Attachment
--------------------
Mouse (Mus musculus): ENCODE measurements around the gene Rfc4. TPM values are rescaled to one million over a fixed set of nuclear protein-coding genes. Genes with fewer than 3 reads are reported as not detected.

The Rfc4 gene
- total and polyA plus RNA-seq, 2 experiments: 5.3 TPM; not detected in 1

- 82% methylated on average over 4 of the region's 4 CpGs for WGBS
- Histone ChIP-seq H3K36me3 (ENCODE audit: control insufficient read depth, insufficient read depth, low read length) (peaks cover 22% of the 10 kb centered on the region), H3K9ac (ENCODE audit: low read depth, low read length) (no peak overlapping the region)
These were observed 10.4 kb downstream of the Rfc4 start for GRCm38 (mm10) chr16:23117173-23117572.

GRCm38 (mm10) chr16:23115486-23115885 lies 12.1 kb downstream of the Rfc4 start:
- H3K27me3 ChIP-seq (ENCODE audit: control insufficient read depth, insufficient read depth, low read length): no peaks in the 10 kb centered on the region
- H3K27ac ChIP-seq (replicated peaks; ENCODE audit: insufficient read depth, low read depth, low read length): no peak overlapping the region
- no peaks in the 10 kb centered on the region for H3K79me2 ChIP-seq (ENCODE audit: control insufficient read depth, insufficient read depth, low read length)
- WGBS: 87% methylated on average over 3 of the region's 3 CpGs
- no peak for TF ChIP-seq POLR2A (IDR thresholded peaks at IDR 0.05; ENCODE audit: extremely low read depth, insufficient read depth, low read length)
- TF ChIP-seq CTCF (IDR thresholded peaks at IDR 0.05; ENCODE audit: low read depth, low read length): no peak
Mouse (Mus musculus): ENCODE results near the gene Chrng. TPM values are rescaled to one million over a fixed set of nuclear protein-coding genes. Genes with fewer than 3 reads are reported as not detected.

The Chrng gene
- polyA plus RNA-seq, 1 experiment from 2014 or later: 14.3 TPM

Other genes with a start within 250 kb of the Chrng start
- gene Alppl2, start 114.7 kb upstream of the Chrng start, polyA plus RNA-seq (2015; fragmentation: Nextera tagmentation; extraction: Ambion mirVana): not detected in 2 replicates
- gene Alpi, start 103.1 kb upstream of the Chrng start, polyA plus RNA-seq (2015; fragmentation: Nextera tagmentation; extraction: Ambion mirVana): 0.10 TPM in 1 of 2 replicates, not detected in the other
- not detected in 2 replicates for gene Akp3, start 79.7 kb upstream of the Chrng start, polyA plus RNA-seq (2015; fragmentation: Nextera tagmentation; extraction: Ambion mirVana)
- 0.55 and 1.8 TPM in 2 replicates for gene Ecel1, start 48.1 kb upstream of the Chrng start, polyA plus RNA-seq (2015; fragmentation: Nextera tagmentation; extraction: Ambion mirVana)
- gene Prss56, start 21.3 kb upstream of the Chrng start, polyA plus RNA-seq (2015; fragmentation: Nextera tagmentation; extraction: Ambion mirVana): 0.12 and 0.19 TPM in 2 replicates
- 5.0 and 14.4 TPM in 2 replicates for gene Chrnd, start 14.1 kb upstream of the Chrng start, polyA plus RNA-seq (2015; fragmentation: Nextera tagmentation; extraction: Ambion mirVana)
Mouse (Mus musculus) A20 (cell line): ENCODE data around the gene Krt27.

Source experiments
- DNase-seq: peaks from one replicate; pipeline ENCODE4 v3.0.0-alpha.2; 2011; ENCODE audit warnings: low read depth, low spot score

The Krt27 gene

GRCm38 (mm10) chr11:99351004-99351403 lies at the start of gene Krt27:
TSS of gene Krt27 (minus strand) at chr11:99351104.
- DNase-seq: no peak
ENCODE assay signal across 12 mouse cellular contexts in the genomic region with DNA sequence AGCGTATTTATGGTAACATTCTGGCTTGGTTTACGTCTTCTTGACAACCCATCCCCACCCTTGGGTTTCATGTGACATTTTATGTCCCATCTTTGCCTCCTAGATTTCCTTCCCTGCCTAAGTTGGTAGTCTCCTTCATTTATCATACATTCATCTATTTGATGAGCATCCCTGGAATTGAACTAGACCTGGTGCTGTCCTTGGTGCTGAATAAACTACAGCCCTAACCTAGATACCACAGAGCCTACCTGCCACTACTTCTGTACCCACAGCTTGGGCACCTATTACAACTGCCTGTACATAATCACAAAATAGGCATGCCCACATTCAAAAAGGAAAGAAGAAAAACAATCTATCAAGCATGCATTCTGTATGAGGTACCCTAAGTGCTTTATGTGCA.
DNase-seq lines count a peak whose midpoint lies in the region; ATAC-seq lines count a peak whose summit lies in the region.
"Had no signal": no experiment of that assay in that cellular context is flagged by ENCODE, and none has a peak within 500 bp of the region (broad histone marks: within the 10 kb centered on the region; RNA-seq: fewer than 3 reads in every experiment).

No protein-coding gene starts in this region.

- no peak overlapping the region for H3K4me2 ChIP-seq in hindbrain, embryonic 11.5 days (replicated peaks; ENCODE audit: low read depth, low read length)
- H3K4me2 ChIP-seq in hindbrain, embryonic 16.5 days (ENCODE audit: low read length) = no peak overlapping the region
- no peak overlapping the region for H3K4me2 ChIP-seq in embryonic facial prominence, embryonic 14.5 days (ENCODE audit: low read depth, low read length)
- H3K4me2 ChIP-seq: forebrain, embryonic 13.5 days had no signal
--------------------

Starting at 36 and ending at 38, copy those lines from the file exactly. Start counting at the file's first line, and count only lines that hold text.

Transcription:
- H3K4me2 ChIP-seq in hindbrain, embryonic 16.5 days (ENCODE audit: low read length) = no peak overlapping the region
- no peak overlapping the region for H3K4me2 ChIP-seq in embryonic facial prominence, embryonic 14.5 days (ENCODE audit: low read depth, low read length)
- H3K4me2 ChIP-seq: forebrain, embryonic 13.5 days had no signal